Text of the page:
The Smell Test: Why Dogs Sniff Butts

The Smell Test: Why Dogs Sniff Butts

Small dog smelling larger dog's butt

Question: What’s the most popular activity at every dog park in existence? If you said fetching, chasing, or wrestling, we have to wonder whether you’ve actually visited a dog park yourself. Also, you have a strange habit of not reading article headlines.

Butt sniffing was the answer we were looking for. Upon entering a dog park on a nice day, you’re likely to find yourself surrounded by several (or more) dogs. Being a dog person, your first instinct might be to pet them. However, in many cases the dogs are less interested in a stranger’s affection and more interested in your dog – or more specifically, your dog’s butt.

What’s That Smell?

Dogs may be man’s best friend, but there are some things about them we will never understand. That’s because dogs and people perceive the world in very different ways. For humans, smell is a second-tier sense that we use to enjoy food and horribly artificial air fresheners. For a dog, smell is the dominant sense – it rules their world in a way we humans and our puny olfactory abilities simply can’t comprehend.

When a dog smells another dog’s bum, he’s going to the best (and stinkiest) source of information. Like many animals, dogs have anal glands in their rectums. These glands produce a fluid that uniquely identifies the dog and holds other key tidbits of information about what he or she has been up to lately.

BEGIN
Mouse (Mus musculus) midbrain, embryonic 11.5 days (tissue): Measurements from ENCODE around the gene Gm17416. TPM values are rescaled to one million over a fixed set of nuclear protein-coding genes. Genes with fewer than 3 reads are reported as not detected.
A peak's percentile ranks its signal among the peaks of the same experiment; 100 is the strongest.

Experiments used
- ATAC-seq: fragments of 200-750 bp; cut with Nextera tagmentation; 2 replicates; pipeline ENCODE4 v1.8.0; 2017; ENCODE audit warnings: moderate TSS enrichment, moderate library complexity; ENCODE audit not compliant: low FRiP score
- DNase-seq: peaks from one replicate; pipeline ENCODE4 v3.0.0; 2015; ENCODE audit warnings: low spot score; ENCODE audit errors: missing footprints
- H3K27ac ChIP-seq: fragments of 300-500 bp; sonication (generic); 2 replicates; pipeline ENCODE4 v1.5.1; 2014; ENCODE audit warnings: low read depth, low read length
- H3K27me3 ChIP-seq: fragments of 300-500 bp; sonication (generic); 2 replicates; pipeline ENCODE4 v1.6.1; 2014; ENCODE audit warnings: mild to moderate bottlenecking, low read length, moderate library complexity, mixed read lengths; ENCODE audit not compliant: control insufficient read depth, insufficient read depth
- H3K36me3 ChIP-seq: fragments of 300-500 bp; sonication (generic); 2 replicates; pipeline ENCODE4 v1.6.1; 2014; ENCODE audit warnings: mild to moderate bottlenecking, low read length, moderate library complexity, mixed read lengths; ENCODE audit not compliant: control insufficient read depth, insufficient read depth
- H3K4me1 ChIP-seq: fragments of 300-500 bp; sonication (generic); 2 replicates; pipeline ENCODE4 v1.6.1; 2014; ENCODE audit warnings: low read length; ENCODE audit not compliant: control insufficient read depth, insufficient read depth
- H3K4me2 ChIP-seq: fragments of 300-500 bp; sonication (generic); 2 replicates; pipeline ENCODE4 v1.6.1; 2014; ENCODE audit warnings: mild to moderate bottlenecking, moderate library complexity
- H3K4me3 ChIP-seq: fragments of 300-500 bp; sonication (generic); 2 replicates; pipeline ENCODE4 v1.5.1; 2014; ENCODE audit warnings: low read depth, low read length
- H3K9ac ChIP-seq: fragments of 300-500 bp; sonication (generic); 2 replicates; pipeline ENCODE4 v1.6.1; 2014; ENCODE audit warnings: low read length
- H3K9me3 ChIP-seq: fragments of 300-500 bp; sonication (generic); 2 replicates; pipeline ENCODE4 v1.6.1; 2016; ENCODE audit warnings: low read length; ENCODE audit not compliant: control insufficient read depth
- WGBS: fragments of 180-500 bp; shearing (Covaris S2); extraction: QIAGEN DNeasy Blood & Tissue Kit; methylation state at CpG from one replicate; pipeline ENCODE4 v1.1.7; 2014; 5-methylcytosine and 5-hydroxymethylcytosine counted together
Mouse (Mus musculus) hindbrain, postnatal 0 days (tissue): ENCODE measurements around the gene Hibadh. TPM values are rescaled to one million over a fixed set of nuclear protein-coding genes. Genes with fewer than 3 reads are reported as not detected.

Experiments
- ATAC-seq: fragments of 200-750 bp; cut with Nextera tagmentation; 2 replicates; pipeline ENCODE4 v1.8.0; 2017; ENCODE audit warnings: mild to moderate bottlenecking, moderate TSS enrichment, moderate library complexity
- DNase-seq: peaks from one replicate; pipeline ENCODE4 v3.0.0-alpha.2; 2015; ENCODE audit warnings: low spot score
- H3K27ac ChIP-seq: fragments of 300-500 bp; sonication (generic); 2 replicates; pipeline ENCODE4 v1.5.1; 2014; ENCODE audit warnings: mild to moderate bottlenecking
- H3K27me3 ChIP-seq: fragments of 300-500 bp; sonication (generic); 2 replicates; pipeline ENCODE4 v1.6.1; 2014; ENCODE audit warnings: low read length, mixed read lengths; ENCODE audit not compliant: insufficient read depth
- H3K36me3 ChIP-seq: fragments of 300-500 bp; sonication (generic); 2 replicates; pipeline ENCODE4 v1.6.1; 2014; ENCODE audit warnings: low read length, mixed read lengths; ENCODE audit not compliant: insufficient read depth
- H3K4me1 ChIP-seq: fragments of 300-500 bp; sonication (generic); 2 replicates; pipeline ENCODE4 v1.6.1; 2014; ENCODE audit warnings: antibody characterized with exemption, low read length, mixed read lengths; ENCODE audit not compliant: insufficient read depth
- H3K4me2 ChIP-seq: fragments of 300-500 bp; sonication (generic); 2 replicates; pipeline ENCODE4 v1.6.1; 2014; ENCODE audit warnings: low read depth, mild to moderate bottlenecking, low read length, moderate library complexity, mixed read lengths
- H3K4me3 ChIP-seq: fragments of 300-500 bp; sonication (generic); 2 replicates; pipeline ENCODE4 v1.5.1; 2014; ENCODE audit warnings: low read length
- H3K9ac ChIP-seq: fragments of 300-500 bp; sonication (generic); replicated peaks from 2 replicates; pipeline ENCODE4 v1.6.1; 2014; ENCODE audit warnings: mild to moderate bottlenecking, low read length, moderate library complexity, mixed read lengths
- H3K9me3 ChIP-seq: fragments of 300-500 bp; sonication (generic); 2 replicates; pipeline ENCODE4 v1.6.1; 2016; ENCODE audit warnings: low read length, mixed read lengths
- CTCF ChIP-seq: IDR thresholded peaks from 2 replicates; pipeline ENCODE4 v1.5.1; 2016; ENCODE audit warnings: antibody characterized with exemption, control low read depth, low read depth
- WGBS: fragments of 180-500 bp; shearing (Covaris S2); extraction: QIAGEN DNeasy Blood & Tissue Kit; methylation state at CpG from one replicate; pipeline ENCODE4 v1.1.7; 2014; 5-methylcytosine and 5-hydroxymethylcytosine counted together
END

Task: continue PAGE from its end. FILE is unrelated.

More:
Canine Social Networking

Two dogs in a mutual butt sniffing circle
Mutual butt sniffing. Image: Tim Dorr via Flickr.

Some people have compared butt sniffing in dogs to saying “hi” or shaking hands, but it actually goes much deeper than that. A dog’s anal glands can reveal its gender, reproductive status, general health, and even what it had for breakfast. In other words, it’s like peeking at someone’s Facebook page before you meet them.

Scent can also reveal whether the dog is friendly, nervous or hostile – which are obviously important things to know when two dogs meet for the first time. But just as important is the butt sniffing ritual itself. How dogs conduct themselves when sniffing and being sniffed is key to harmonious canine relationships. That’s why you should let dogs sniff away when greeting each other, regardless of how distasteful it might seem.

Long-Term Sniffing Relationships

Of course, sniffing isn’t just reserved for introductions. Dogs who live together may sniff each other’s butts regularly throughout their lives. It’s a way of checking in and reinforcing social bonds.

At one time or another, your dog may even attempt to sniff your patootie to see what’s up. Corgi owners don’t have to worry too much about this (except under very unusual circumstances), but it’s a fairly common complaint among people with long-legged dogs. If it really bothers you, you can often correct the behavior using standard dog training techniques. Otherwise, just take it as a compliment – your dog thinks you’re one of the pack!

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lily

Hi, so amazing.

wish i could buy her as well